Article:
DV Hardware - bringing you the hottest news about processors, graphics cards, Intel, AMD, NVIDIA, hardware and technology!

   Home | News submit | News Archives | Reviews | Articles | Howto's | Advertise
 
DarkVision Hardware - Daily tech news
November 14, 2018 
Main Menu
Home
Info
News archives
Articles
Howto
Reviews
 

Who's Online
There are currently 178 people online.

 

Latest Reviews
Arctic BioniX F120 and F140 fans
Jaybird Freedom 2 wireless sport headphones
Ewin Racing Champion gaming chair
Zowie P-TF Rough mousepad
Zowie FK mouse
BitFenix Ronin case
Ozone Rage ST headset
Lamptron FC-10 SE fan controller
 

Follow us
RSS
 

HWBot invalidates all Windows 8 submissions due to RTC bug

Posted on Monday, August 19 2013 @ 11:45:36 CEST by


Microsoft logo
Popular benchmark competition site HWBOT announced it's no longer accepting benchmark records established with Windows 8 and that all previously submitted Windows 8 results have been invalidated.

The reason for this severe action is the discovery of a problem with Windows 8's real time clock (RTC). To support embedded or low-cost PCs without a hardware-based RTC, Microsoft made changes to how it measures time in Windows 8 - and HWBOT discovered that overclocking and underclocking on Windows 8 PCs can cause the operating system to no longer measure time correctly. You can read HWBOT's full statement over here.

An example of how this issue affects benchmark scores can be found in the image below. HWBOT downclocked the BCLK frequency of their Haswell system by about 6 percent from 130MHz to 122MHz. Using a CPU ratio of respectively 32x and 34x, the resulting CPU frequency remains 4160MHz. As you can see, the results after underclocking are better because the system is no longer properly measuring time:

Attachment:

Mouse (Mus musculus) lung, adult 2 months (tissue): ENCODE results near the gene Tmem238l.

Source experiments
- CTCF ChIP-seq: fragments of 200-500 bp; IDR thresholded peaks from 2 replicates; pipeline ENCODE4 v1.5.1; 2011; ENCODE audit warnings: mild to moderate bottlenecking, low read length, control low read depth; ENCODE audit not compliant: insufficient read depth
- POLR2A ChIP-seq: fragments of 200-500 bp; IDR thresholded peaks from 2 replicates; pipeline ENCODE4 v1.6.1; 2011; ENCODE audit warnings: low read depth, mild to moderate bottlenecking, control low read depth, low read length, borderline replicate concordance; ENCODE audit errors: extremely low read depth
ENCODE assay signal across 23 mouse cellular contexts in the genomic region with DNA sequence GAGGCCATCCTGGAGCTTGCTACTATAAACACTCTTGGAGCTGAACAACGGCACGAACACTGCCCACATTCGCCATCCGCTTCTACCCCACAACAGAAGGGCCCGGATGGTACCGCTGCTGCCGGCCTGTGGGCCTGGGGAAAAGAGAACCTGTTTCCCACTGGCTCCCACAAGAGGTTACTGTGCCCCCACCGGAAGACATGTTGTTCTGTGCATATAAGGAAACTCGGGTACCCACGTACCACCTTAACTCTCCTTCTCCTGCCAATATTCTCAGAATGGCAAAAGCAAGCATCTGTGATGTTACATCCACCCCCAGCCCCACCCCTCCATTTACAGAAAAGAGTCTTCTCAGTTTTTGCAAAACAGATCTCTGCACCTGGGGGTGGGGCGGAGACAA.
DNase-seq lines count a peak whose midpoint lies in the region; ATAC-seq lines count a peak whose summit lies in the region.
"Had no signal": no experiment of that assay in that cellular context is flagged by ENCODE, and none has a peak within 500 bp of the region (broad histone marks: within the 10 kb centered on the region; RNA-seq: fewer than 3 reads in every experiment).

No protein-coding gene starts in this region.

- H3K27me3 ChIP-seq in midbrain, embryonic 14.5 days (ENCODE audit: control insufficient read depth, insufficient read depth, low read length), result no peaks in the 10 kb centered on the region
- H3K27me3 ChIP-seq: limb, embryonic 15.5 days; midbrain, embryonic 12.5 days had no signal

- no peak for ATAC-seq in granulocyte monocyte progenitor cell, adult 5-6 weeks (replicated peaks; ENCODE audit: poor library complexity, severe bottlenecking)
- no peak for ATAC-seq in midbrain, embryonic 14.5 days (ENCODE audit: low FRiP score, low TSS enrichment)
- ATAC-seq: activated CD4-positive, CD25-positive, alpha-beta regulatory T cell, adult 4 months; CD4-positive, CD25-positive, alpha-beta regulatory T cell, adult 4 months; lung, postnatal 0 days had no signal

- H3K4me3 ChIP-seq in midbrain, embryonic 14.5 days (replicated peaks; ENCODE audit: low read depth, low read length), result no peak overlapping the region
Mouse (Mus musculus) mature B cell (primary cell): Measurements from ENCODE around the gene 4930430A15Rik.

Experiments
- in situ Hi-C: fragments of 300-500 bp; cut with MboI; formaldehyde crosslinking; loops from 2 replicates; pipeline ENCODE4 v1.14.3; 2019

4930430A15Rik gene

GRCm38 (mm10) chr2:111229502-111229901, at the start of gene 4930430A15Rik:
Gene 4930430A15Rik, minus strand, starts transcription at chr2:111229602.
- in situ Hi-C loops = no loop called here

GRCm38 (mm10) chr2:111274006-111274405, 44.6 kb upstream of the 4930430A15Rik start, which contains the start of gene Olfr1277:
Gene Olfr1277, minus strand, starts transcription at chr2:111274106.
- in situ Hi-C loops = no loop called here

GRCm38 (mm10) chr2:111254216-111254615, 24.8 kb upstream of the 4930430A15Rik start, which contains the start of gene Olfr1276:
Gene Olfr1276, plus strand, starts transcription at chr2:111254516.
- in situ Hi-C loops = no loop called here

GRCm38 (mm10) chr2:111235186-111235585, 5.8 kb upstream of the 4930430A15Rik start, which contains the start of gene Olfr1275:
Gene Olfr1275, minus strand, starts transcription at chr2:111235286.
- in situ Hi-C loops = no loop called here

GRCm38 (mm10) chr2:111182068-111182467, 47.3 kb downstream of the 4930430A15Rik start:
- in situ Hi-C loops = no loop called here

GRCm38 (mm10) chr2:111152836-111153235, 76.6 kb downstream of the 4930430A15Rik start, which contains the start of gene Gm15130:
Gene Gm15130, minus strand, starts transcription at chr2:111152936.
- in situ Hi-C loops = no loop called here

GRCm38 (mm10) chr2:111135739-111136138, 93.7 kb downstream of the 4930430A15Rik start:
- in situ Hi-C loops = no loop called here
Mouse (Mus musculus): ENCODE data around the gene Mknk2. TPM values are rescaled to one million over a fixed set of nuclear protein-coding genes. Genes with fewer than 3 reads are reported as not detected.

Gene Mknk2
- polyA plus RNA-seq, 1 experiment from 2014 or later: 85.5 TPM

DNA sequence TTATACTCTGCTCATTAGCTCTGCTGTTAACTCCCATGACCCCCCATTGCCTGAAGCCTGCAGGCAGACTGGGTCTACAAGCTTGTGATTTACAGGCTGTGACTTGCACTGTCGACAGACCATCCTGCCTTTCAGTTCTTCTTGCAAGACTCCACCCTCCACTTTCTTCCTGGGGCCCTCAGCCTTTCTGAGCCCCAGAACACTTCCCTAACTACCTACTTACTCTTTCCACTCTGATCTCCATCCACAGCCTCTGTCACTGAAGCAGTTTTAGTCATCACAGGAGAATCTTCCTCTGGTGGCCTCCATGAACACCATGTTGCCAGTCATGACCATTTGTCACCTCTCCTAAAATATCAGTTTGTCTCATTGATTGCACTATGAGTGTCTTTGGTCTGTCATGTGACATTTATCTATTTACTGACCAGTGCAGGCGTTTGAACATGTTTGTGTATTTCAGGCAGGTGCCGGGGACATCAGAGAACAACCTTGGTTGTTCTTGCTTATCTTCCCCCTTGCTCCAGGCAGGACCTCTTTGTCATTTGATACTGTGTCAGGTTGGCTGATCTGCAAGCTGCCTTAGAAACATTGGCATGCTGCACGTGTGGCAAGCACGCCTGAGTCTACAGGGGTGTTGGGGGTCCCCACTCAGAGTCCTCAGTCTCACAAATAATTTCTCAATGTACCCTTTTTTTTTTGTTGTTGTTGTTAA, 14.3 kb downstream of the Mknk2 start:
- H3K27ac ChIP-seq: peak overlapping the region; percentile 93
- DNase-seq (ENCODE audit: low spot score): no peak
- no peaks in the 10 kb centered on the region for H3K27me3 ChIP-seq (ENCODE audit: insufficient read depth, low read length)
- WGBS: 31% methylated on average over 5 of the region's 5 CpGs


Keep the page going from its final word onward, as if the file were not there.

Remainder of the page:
Windows 8 clock issues with underclocking

Another example can be seen in the video below where Windows time on a system with a 6 percent underclocked base clock frequency is compared with a smartphone stopwatch. After 5 minutes, Windows Time was already 18 second behind real time.



When overclocking, results are skewed in the opposite direction. By overclocking roughly 4 percent, Windows time is 3 seconds ahead of real-time after two minutes.



It's unclear when Microsoft will fix this but it's pretty important that they do so as this bug has severe implications on systems with a lower/higher BCLCK than stock. It can cause issues with applications that require an accurate clock, and besides overclocking competitions it also creates problems for hardware review websites.



 



 

DV Hardware - Privacy statement
All logos and trademarks are property of their respective owner.
The comments are property of their posters, all the rest © 2002-2018 DM Media Group bvba